I wasn’t really bored by the whole movie; just the action sequences. Overall my feeling was shame and embarrassment to be sitting in the theatre watching this movie. I felt I should have left 20 minutes in, but then realized, “This is a Ridley Scott. Give him a chance.” Then, for the next two hours, Ridley Scott proceeded to punish my faith with ultra-slo-mo, silly villains, and a protagonist with the sense of direction of a blind lemming on nitrous oxide.

Pete D'Alessandro

Two Blondes Go to a Movie: (500) Days of Summer

September 11, 2009

JESSICA SAYS:

I moved into my current apartment in Los Angeles just over two years ago.  It’s a v. cute, old building – Art Deco, built in the 1920s, etc.  However, it is in a neighborhood that has its sketchier bits.  It seems that the combination of Art Deco and a slightly dodgy neighborhood attracts hipsters like moths to a flame.

Anyway, I quickly learned that people like to film in my building…a lot.  The first thing that was filmed there after I moved in was (500) Days of Summer.  I looked it up on IMDb when I saw the notice of filming signs and was not all that surprised to find that it seemed to actually be a film about LA hipsters.  It stars Joseph Gordon-Levitt and Zooey Deschanel (the reigning queen of hipsterdom) as two young Angelinos, who meet, fall in love, yadda, yadda.  Now don’t get me wrong, I’m not entirely anti-hipster (as I’m realizing I might sound).  It’s just that I tire easily of the whole aren’t-I-cool-the-way-ironically-like-things-from-two-decades-ago.  So, I was intrigued by the movie, not only because I knew it would feature my home, but also because I find Zooey Deschanel to be quite charming.  Did you see her sing in Elf?  Adorable!  Here’s a shot from the film of Deschanel and Gordon-Levitt on my roof:

(500) Days of Summer won me over fairly easily.  It’s a pretty charming little story.  The opening narration warns you that, “this is not a love story,” and that is true, kind of.  It is a love story, just not a story of everlasting love.  I’ll give kudos to Marc Webb (director), Scott Neustadter (writer), and Michael H. Webber (writer) for managing to tell the story of a man getting his heart broken without being overly sentimental or depressing.  The title, (500) Days of Summer, refers to the 500 days the relationship between the main characters, Summer and Tom, lasts.

The film has a great soundtrack, even if it does heavily feature songs by The Smiths, a band of which I am not a huge fan.  I have been known to rock out to the blue-eyed soul styling of Hall & Oates on many an occasion, so imagine my joy when there was an entire dance sequence in the film choreographed to their hit, “You Make My Dreams Come True.”  Awesome!

I recommend seeing (500) Days of Summer, but you should try to go quickly because it’s been in theatres for a while now.  It would make a good date movie.

Two Blondes Go To A Movie: The Wrestler

January 28, 2009

Two Blondes review movies and ramble a lot about themselves:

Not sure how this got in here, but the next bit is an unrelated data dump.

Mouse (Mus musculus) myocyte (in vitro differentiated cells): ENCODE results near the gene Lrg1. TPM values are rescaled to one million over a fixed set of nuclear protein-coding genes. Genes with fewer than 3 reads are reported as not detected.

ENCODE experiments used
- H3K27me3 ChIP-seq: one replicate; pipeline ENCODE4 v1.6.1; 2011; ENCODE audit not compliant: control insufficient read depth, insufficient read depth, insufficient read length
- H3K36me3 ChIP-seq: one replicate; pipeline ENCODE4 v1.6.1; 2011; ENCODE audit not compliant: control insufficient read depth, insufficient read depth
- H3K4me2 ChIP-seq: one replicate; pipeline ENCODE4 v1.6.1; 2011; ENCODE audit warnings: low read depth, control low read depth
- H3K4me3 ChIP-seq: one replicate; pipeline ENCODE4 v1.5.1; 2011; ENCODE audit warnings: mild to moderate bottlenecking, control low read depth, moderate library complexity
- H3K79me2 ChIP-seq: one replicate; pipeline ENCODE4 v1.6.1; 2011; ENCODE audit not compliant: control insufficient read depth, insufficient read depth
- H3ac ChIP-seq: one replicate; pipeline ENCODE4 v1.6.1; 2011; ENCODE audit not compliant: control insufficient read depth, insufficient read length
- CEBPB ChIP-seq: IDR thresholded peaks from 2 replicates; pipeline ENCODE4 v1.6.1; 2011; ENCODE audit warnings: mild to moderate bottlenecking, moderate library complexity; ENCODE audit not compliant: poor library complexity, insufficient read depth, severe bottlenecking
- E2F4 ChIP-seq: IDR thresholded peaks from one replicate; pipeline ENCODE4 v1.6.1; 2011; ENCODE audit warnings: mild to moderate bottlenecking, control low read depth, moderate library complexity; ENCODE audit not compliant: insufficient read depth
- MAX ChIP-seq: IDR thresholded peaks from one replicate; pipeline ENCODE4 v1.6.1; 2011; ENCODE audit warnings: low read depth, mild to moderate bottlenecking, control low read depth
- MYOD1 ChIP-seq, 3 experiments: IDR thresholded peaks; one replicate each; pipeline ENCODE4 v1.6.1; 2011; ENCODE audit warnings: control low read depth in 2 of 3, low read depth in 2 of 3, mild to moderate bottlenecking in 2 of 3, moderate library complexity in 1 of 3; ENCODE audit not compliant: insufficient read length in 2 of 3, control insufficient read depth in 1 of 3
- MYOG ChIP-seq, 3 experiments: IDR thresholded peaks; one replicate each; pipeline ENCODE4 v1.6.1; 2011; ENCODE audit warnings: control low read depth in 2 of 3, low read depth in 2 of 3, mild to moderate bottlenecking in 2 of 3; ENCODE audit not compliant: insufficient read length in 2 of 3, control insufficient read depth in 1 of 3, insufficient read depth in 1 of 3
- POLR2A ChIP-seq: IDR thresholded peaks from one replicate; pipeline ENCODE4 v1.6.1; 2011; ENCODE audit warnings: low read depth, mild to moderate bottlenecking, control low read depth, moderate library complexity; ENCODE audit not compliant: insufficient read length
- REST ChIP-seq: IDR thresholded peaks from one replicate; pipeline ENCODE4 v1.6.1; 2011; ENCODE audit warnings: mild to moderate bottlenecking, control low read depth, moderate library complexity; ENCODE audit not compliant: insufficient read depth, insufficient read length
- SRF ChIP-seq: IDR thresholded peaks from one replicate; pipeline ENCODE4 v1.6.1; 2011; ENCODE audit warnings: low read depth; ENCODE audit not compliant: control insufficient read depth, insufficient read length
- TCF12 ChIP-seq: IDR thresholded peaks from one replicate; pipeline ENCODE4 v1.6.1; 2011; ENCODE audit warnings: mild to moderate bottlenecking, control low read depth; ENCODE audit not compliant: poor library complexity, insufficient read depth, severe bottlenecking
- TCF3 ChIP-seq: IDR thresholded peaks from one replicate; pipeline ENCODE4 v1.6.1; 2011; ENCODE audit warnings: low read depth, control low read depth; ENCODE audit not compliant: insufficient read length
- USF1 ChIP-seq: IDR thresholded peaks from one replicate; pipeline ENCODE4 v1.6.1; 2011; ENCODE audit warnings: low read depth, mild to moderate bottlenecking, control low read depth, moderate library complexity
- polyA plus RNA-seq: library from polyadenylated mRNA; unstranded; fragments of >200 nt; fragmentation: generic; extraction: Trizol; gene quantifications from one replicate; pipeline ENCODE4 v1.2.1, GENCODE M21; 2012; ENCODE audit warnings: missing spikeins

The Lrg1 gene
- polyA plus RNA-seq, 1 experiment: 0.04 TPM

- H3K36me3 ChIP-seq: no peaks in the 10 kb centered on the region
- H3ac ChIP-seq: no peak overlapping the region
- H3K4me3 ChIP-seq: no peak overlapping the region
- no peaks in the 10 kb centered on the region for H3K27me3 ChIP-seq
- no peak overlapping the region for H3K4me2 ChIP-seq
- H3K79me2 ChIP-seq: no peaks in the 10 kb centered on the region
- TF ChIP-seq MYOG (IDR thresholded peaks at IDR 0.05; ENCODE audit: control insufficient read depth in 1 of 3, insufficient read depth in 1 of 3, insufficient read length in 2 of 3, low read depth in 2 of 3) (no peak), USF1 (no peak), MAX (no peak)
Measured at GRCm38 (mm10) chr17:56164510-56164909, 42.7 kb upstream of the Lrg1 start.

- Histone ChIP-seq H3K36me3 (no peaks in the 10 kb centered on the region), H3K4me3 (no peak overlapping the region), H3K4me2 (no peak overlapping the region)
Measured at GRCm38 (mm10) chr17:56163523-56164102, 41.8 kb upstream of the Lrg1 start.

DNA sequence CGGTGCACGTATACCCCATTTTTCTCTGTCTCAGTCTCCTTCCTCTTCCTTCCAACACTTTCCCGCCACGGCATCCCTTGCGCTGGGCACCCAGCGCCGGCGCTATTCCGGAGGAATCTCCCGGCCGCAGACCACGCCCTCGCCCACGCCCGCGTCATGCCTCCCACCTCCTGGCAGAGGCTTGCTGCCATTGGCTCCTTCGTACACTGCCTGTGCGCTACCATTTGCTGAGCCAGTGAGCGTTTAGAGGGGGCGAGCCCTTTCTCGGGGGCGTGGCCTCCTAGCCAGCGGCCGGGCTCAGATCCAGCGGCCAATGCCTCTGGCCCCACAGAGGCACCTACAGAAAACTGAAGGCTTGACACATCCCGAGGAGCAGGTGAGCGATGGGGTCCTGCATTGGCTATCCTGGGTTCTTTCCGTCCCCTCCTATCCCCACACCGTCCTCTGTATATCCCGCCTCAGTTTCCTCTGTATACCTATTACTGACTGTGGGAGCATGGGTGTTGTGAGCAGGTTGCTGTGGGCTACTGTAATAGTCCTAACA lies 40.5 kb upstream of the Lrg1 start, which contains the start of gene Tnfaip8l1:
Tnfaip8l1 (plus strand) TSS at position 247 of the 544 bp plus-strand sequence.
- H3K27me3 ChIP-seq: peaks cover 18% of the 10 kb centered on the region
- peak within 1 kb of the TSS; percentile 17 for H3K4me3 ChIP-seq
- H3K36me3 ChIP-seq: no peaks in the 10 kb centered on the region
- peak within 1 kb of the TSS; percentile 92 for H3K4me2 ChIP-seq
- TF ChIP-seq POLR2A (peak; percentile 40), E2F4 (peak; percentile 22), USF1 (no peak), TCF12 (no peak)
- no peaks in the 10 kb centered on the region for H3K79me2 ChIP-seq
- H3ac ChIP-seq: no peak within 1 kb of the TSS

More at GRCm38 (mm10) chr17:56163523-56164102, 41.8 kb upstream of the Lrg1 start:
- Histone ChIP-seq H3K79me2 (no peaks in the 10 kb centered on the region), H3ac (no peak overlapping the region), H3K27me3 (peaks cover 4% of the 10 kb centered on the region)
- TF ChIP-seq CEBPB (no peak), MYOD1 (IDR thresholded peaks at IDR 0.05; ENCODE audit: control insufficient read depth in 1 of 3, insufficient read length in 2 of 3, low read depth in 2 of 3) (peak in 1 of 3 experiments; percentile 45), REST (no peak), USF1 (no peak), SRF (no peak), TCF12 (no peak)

JESSICA SAYS:

Normally, if you said to me, “Jessica, do you want to go see that new Mickey Rourke movie about professional wrestlers,” I would politely decline and then reevaluate why we are friends. That was until I saw the preview for The Wrestler before The Curious Case of Benjamin Button. I was intrigued. It actually looked good. Really good. Guess what? It totally is good.
Nine 1/2 Weeks was the only Mickey Rourke movie I had seen before now and I had never seen a Darren Aronofsky film. I know, I should totally see Pi and Requiem for a Dream and I want to, I just haven’t made it around to them yet (especially Requiem for a Dream; it stars my pretend boyfriend, Jordan Catalano…ahem, I mean Jared Leto. He’s so pretty.). What I did know about Mickey Rourke was, and I don’t know how to say this politely, but…OK, forget polite, the freak show that was his face after too much or just really bad plastic surgery.  But hey, I still enjoy Kathy Griffin even with somewhat distracting plastic surgery. I loved that Aronofsky made the decision to follow Rourke from behind for the first few minutes of the film. It had the combined effect of letting you get into the story without the distraction of Rourke’s face, while at the same time building tension for it’s arrival. mickey-rourke-ba1

The fact that I really enjoyed this movie is all the more remarkable when you consider that I abhor professional wrestling. My grandpa and my cousin, David, used to watch it when I was a kid and it scared the bejeezus out of me. Randy ‘Macho Man’ Savage, Jake the Snake, and of course, Hulk Hogan. I would try to watch with them, but I just couldn’t stand it. Even though I knew it was ‘fake,’ I found nothing enjoyable about watching a man hit another man with a folding chair. You don’t have to have any opinion on the WWF to appreciate this film.

Marisa Tomei is great. I never saw My Cousin Vinny, but I know there have always been rumblings that she didn’t deserve her Oscar for it. She deserves any accolades she gets for this part. Not to mention that every inch of her body is on full display in The Wrestler and she looks damn good. It’s fair to say that her performance is naked in every sense of the word, which is a pretty remarkable thing to watch.

I was really moved by this movie. If broke my heart a little, so if you’re looking for a pick-me-up, this is not the film. I won’t give away the specifics of the ending, but I will say I was pleased with it. Not everything is tied up with a little bow for you. For a change, an American film gives the audience’s intelligence the benefit of the doubt. Thank you.

I recommend seeing this film as soon as possible. Mom, if you’re reading, be warned that there are squirm-inducing injuries in this film–think staple gun. *Shiver*

ALISON SAYS:

It took me a while to finally sit down and write my review for The Wrestler. 45% of that may be contributed to procrastination and a new fascination with Hulu.com (yes, I know I’m behind the times, but I had an old computer up until recently that didn’t work well with Hulu). Anyway, my point is besides the 45% procrastination, there was also the 55% (is that math right?) that had to do with wanting to do this film justice and being able to put into words how I felt watching this film. The word “wrecked” comes to mind.